A new 3D technique, using a 3D micro-printed array of needles has been developed by the team of US researchers. The 3D-needles can be used to inject drug without causing any pain, hence providing as a potential alternative to the current system of painful injections.
The device can be used to treat many diseases, including chemotherapy drugs for skin cancers and, with the special biomaterial used in its needle production-it is degradable in the patient’s body after delivering the drug.
In this study, the researchers reported producing a drug-loaded array for transdermal delivery of a chemotherapeutic drug where the drug is administered through the skin.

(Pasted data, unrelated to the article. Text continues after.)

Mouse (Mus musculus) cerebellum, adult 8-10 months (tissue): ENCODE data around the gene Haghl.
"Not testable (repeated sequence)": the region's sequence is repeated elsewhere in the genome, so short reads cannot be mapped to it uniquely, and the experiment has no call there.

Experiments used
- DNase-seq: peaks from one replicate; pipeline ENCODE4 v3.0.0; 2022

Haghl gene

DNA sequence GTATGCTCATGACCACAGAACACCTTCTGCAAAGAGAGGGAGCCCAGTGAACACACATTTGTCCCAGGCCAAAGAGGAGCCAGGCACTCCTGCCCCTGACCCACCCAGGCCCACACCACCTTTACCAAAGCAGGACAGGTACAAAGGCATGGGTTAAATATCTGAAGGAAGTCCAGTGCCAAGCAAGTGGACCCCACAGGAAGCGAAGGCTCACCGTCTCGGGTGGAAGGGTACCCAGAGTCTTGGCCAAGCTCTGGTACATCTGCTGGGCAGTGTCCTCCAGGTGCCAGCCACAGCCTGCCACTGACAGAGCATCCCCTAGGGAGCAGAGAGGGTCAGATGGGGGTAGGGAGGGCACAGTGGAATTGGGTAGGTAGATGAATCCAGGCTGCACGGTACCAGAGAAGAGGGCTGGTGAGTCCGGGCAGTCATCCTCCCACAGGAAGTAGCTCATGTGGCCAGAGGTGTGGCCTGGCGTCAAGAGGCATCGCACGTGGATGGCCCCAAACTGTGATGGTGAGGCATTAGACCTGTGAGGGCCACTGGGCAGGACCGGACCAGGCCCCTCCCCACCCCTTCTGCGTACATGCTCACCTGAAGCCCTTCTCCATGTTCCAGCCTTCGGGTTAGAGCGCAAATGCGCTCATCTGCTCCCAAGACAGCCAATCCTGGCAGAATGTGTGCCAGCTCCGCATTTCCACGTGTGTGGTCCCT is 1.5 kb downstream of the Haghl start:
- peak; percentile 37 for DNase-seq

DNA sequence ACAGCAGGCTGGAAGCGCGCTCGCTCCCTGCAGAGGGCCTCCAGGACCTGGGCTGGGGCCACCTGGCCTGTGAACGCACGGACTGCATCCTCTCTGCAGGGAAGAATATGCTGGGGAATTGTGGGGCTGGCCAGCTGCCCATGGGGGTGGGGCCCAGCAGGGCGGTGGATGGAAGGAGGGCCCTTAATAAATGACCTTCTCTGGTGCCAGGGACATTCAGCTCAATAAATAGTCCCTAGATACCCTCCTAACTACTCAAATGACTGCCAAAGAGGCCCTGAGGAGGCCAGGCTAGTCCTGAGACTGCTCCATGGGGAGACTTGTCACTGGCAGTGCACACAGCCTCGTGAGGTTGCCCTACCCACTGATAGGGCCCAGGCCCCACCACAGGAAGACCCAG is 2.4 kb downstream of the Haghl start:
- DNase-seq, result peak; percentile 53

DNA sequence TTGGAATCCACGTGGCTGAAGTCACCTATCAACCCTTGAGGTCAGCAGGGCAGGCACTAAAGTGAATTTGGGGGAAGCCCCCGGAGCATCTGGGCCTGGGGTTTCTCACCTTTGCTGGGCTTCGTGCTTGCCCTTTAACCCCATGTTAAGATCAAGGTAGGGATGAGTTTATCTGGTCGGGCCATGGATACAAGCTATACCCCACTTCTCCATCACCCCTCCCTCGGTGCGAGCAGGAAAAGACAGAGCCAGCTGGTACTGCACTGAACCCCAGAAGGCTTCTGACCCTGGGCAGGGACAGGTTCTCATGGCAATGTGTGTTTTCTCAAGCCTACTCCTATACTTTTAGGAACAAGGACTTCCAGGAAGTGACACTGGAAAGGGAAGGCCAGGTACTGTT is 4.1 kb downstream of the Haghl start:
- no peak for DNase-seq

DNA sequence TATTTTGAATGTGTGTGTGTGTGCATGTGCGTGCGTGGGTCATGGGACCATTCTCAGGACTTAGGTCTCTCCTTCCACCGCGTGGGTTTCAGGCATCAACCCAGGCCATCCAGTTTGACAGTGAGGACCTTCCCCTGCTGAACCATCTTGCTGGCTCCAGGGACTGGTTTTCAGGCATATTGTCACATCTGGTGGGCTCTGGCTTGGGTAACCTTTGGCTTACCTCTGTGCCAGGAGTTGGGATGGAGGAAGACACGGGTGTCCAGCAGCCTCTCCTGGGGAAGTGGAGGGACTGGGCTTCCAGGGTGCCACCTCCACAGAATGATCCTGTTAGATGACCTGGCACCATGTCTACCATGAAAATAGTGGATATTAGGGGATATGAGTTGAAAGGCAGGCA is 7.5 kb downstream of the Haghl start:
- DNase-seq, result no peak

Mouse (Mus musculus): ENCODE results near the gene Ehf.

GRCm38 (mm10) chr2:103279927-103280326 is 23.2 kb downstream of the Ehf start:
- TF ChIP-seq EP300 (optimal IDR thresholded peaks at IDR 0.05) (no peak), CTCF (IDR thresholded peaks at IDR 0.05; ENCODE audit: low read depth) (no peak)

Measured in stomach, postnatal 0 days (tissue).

The arrays consist of 25 poly (propylene fumarate) microneedles, each needle having a tip and base diametre of 20 micrometre and 200 micrometre, respectively, and a height of one mm.
Constructing the array was challenging, said one of the study authors Jae-Won Choi from University of Akron in Ohio, US.
“3D printing this array was difficult, as the printable biomaterial contains some non-printable solvents and drugs,” Choi noted.
Dacarbazine, commonly used to treat skin cancer, was blended into the solution prior to crosslinking (a final part of the 3D printing process).
The needles were then tested and shown to be able to withstand the stresses and strains they would likely be submitted to when inserted into the body.
“We’d like to have a faster drug release, but this will require more material research. Once we improve this process we can look at developing more controlled drug release,” Choi noted.
“I would hope we will see this being used clinically in five-10 years” he noted.
The results were published in the journal Biofabrication.